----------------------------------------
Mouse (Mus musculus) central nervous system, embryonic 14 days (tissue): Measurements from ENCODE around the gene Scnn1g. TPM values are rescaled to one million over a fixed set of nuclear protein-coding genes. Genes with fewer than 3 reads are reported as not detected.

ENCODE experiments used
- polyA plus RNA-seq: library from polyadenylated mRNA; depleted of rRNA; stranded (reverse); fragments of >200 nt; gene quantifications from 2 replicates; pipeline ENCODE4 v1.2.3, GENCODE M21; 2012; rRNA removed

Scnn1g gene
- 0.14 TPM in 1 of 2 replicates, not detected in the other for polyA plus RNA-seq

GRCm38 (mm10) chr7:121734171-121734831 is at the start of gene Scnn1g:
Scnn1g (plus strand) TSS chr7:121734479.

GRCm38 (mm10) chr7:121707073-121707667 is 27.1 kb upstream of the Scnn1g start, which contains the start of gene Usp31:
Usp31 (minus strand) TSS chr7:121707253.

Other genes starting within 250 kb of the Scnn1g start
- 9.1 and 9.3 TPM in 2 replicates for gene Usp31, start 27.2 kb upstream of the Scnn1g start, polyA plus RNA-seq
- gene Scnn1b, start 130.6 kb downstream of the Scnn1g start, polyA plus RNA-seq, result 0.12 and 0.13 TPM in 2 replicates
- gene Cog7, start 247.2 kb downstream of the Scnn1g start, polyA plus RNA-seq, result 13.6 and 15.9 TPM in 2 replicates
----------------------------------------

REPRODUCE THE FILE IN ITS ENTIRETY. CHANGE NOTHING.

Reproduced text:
Mouse (Mus musculus) central nervous system, embryonic 14 days (tissue): Measurements from ENCODE around the gene Scnn1g. TPM values are rescaled to one million over a fixed set of nuclear protein-coding genes. Genes with fewer than 3 reads are reported as not detected.

ENCODE experiments used
- polyA plus RNA-seq: library from polyadenylated mRNA; depleted of rRNA; stranded (reverse); fragments of >200 nt; gene quantifications from 2 replicates; pipeline ENCODE4 v1.2.3, GENCODE M21; 2012; rRNA removed

Scnn1g gene
- 0.14 TPM in 1 of 2 replicates, not detected in the other for polyA plus RNA-seq

GRCm38 (mm10) chr7:121734171-121734831 is at the start of gene Scnn1g:
Scnn1g (plus strand) TSS chr7:121734479.

GRCm38 (mm10) chr7:121707073-121707667 is 27.1 kb upstream of the Scnn1g start, which contains the start of gene Usp31:
Usp31 (minus strand) TSS chr7:121707253.

Other genes starting within 250 kb of the Scnn1g start
- 9.1 and 9.3 TPM in 2 replicates for gene Usp31, start 27.2 kb upstream of the Scnn1g start, polyA plus RNA-seq
- gene Scnn1b, start 130.6 kb downstream of the Scnn1g start, polyA plus RNA-seq, result 0.12 and 0.13 TPM in 2 replicates
- gene Cog7, start 247.2 kb downstream of the Scnn1g start, polyA plus RNA-seq, result 13.6 and 15.9 TPM in 2 replicates